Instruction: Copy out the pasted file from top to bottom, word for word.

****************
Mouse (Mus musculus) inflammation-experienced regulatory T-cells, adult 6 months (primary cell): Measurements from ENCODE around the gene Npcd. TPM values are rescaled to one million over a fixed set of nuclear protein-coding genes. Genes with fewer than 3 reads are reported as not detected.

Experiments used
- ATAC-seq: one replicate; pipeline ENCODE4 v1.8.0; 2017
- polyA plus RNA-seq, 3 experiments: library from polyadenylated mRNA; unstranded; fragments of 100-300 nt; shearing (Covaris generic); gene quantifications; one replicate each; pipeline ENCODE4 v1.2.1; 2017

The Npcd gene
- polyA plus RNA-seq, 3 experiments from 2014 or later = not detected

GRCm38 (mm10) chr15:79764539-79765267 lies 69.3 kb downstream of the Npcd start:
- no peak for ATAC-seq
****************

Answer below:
Mouse (Mus musculus) inflammation-experienced regulatory T-cells, adult 6 months (primary cell): Measurements from ENCODE around the gene Npcd. TPM values are rescaled to one million over a fixed set of nuclear protein-coding genes. Genes with fewer than 3 reads are reported as not detected.

Experiments used
- ATAC-seq: one replicate; pipeline ENCODE4 v1.8.0; 2017
- polyA plus RNA-seq, 3 experiments: library from polyadenylated mRNA; unstranded; fragments of 100-300 nt; shearing (Covaris generic); gene quantifications; one replicate each; pipeline ENCODE4 v1.2.1; 2017

The Npcd gene
- polyA plus RNA-seq, 3 experiments from 2014 or later = not detected

GRCm38 (mm10) chr15:79764539-79765267 lies 69.3 kb downstream of the Npcd start:
- no peak for ATAC-seq